Syndrome Studio creates the opening titles for the 2014 Pause Fest in Melbourne, Australia. Executive Producer, Monica Blackburn describes the project as “a dream project with full creative freedom” in which “we envisioned the sequence as a journey through a surreal, living art installation piece. Visually representing each aspect of the festival – start-ups, motion, gaming, web and creativity – as physical objects that combine and interlock to form a whole, the open underlines the festival’s theme, “everything is connected”.
The mixture of dated and futuristic technologies, of dusty machinery and glossy interfaces, shape this wonderful homage to the creative process, in which live action and CG merge seamlessly to form a lyrical technological dance.
Jonas Odell directs another music video for Franz Ferdinand diving deep into a classic retro graphical language.
Friday, July 19th, 2013 | Comments Off
It’s not secret that I am a huge fan of 90 Degrees West. Based in St Louis, this groups of creatives has been producing consistently strong, intelligent and whimsical work. Here’s another great “piece that even an industry full of adults with ADHD can sit through.” See full credits and context article here.
Michel Gondry and Boris Vian: a match made in heaven
There has been much talk this week about the woes of the visual effects industry. Snubs at the Oscars did not go unnoticed, including that of Ang Lee’s acceptance speech that failed to acknowledge the artists who helped him develop the look and visual flair of Life of Pi. Some think of visual effects as a tool to make the world appear believable and realistic, but it is far more than that, both in Lee’s film and in Gondry’s.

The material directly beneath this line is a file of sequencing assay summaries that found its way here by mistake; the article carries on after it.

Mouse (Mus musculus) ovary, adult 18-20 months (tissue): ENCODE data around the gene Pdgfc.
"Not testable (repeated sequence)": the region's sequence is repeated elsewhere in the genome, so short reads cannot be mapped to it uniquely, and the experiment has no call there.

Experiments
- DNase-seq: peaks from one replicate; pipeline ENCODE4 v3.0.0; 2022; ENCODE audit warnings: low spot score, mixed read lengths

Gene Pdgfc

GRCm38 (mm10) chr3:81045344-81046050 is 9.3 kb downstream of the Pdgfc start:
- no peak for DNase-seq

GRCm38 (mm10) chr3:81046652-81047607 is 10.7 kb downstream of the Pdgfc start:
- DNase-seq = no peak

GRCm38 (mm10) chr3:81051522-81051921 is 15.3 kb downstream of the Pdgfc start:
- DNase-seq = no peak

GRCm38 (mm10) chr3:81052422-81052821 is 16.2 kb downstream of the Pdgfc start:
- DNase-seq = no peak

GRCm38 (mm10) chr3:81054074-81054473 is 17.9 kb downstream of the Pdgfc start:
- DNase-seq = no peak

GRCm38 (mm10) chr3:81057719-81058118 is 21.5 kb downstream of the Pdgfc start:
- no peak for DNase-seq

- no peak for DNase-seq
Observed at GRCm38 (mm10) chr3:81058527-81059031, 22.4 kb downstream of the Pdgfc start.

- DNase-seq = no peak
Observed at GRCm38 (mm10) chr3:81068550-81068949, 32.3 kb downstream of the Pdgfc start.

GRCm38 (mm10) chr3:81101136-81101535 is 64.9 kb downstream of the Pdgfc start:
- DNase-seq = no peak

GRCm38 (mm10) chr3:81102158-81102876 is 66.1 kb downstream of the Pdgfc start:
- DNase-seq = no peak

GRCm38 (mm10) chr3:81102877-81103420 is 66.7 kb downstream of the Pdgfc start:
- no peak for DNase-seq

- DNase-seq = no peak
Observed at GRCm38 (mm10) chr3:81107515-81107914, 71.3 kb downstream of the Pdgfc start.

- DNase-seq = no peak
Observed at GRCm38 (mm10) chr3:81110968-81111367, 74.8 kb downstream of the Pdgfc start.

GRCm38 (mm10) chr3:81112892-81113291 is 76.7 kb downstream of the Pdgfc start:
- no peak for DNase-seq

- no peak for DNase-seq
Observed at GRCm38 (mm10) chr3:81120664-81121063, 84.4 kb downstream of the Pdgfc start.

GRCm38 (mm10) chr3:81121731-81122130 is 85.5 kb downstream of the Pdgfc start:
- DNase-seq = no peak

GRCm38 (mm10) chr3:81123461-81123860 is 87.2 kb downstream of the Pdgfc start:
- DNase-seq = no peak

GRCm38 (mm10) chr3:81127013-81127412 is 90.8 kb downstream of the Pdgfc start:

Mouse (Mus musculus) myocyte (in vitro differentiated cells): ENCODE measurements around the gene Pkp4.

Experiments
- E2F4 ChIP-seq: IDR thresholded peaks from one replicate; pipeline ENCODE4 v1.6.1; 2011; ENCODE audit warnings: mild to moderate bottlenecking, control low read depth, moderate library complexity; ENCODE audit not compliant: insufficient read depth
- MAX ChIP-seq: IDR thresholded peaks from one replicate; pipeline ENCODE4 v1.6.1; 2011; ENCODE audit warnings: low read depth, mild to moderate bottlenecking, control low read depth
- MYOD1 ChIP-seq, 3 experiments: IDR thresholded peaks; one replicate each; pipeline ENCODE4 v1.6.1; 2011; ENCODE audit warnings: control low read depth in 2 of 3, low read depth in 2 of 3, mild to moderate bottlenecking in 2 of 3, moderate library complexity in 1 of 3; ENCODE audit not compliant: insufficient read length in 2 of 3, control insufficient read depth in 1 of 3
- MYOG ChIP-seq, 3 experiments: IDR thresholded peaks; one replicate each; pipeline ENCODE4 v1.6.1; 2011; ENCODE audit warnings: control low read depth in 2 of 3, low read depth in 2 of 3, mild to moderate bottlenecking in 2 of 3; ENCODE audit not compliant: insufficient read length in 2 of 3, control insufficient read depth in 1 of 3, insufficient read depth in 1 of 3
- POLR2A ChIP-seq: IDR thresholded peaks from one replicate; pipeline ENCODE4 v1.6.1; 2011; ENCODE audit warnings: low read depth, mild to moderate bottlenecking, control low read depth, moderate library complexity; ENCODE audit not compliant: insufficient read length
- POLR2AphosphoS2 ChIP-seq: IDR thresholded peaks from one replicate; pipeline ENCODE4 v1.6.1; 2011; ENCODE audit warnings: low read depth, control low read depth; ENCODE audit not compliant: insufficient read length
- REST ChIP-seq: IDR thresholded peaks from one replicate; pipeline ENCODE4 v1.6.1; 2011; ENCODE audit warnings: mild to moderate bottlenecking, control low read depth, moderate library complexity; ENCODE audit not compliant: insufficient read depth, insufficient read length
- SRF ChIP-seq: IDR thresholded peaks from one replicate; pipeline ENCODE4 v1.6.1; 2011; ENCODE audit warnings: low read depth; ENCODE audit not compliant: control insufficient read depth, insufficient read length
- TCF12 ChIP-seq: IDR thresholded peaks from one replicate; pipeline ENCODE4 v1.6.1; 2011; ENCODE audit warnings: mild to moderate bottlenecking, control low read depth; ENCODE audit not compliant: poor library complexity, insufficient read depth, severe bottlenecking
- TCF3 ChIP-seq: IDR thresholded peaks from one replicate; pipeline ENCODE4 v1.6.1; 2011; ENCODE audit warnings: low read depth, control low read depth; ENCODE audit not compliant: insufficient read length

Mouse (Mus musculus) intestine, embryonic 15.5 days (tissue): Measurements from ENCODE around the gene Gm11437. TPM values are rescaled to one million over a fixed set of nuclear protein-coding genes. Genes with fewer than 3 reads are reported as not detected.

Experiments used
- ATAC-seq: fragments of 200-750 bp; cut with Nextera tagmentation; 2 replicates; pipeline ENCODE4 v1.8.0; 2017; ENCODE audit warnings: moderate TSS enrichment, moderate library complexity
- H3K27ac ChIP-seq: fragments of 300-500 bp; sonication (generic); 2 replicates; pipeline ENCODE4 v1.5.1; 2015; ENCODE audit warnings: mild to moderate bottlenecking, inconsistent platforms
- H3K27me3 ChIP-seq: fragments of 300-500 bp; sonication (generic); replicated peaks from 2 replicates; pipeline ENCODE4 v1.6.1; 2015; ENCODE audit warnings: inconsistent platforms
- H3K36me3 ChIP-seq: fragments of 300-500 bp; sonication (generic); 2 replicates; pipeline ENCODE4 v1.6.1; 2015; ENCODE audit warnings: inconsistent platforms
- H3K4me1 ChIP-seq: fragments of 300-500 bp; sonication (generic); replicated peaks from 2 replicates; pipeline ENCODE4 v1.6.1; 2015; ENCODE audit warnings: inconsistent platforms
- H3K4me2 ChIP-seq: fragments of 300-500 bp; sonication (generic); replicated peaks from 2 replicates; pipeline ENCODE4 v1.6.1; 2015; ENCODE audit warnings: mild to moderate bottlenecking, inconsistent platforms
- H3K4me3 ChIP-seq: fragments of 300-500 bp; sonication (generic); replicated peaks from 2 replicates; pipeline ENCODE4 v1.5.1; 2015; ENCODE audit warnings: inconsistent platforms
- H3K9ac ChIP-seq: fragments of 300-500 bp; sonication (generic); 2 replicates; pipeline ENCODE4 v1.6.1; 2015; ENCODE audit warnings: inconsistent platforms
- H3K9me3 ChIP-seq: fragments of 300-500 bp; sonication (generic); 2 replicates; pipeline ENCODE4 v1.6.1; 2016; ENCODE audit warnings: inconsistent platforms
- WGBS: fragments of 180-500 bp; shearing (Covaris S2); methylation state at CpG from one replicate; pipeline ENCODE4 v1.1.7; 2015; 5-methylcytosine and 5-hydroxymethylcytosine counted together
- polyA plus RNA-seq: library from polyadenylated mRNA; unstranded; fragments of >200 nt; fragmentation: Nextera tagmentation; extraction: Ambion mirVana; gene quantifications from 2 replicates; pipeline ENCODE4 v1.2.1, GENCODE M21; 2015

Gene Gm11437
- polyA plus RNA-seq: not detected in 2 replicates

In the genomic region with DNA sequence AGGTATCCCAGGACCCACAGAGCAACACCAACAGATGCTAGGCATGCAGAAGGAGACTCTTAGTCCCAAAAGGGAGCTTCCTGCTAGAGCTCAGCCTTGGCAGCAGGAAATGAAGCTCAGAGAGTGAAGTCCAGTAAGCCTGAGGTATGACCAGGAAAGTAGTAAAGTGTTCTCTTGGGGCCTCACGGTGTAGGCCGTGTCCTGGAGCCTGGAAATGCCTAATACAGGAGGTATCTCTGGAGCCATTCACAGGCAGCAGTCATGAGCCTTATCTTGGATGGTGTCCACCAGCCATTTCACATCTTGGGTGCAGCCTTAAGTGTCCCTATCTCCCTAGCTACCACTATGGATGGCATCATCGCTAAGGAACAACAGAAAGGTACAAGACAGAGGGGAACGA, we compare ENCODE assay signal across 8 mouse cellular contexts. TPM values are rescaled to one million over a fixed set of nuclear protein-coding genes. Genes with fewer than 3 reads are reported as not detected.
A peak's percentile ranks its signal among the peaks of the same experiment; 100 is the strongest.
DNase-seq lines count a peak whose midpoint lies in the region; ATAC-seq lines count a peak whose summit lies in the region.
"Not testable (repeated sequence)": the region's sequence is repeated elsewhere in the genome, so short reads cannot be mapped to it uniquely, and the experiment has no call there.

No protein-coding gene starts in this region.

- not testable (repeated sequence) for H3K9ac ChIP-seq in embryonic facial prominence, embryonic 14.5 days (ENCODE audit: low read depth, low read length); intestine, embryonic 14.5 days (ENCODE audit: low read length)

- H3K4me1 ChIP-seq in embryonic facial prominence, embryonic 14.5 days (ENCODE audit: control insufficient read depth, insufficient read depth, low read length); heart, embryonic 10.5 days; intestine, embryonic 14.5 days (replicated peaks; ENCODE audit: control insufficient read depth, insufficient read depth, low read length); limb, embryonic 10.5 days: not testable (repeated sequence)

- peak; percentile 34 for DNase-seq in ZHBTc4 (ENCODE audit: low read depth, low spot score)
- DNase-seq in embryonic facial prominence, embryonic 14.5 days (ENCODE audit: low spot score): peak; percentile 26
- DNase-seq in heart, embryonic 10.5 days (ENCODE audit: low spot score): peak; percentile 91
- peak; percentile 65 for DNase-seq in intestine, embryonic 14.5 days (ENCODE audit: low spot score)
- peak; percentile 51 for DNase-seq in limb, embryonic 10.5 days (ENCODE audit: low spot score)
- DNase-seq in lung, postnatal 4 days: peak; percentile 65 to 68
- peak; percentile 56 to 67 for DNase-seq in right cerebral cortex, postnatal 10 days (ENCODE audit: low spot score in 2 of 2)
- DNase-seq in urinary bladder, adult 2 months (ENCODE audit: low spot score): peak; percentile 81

Appropriately, here is a reminder from Michel Gondry that visual effects are integral to the plot; they move the story forward, capture the viewer’s imagination and convey the author’s magical play with words. Michel Gondry’s “L’écume des Jours” is based on a classic French novel by Boris Vian, published in 1947. It is considered by many to be one of the 100 best novels of the 20th century. A love story above all else, the story evolves in a world full of poetic and dream-like imagery, a world in which surrealist references abound; a flower grows in the main character’s lungs, threatening the couple’s happiness and their house shrinks around them.
Syndrome Studio gets radioactive with this new production of Imagine Dragons. As Monica Blackburn puts it: “who doesn’t like puppets and Lou Diamond Philips??”